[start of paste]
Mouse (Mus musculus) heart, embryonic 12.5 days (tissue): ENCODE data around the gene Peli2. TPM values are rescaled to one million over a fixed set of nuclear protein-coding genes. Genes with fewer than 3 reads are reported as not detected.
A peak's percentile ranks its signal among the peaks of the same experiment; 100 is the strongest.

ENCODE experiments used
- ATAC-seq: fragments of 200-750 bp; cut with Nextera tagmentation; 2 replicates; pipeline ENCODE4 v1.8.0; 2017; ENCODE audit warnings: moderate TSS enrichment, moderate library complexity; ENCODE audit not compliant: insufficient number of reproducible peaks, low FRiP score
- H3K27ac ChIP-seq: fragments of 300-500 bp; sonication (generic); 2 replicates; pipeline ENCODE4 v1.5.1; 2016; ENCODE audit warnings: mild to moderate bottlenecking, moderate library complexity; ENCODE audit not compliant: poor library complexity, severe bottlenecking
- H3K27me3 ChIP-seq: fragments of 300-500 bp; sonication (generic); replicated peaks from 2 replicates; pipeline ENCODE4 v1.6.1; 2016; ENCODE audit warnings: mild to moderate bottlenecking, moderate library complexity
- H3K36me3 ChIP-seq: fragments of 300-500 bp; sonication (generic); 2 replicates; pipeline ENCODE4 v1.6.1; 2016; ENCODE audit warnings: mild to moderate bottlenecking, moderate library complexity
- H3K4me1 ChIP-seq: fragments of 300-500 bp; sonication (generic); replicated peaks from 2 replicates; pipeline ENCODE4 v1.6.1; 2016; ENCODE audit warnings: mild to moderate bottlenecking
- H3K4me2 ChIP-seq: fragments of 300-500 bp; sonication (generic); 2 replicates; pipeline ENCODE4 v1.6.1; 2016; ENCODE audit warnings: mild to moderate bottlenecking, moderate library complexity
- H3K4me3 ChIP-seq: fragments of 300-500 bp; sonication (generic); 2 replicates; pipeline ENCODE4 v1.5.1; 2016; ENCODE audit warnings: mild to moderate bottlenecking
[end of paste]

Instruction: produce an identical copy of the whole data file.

Mouse (Mus musculus) heart, embryonic 12.5 days (tissue): ENCODE data around the gene Peli2. TPM values are rescaled to one million over a fixed set of nuclear protein-coding genes. Genes with fewer than 3 reads are reported as not detected.
A peak's percentile ranks its signal among the peaks of the same experiment; 100 is the strongest.

ENCODE experiments used
- ATAC-seq: fragments of 200-750 bp; cut with Nextera tagmentation; 2 replicates; pipeline ENCODE4 v1.8.0; 2017; ENCODE audit warnings: moderate TSS enrichment, moderate library complexity; ENCODE audit not compliant: insufficient number of reproducible peaks, low FRiP score
- H3K27ac ChIP-seq: fragments of 300-500 bp; sonication (generic); 2 replicates; pipeline ENCODE4 v1.5.1; 2016; ENCODE audit warnings: mild to moderate bottlenecking, moderate library complexity; ENCODE audit not compliant: poor library complexity, severe bottlenecking
- H3K27me3 ChIP-seq: fragments of 300-500 bp; sonication (generic); replicated peaks from 2 replicates; pipeline ENCODE4 v1.6.1; 2016; ENCODE audit warnings: mild to moderate bottlenecking, moderate library complexity
- H3K36me3 ChIP-seq: fragments of 300-500 bp; sonication (generic); 2 replicates; pipeline ENCODE4 v1.6.1; 2016; ENCODE audit warnings: mild to moderate bottlenecking, moderate library complexity
- H3K4me1 ChIP-seq: fragments of 300-500 bp; sonication (generic); replicated peaks from 2 replicates; pipeline ENCODE4 v1.6.1; 2016; ENCODE audit warnings: mild to moderate bottlenecking
- H3K4me2 ChIP-seq: fragments of 300-500 bp; sonication (generic); 2 replicates; pipeline ENCODE4 v1.6.1; 2016; ENCODE audit warnings: mild to moderate bottlenecking, moderate library complexity
- H3K4me3 ChIP-seq: fragments of 300-500 bp; sonication (generic); 2 replicates; pipeline ENCODE4 v1.5.1; 2016; ENCODE audit warnings: mild to moderate bottlenecking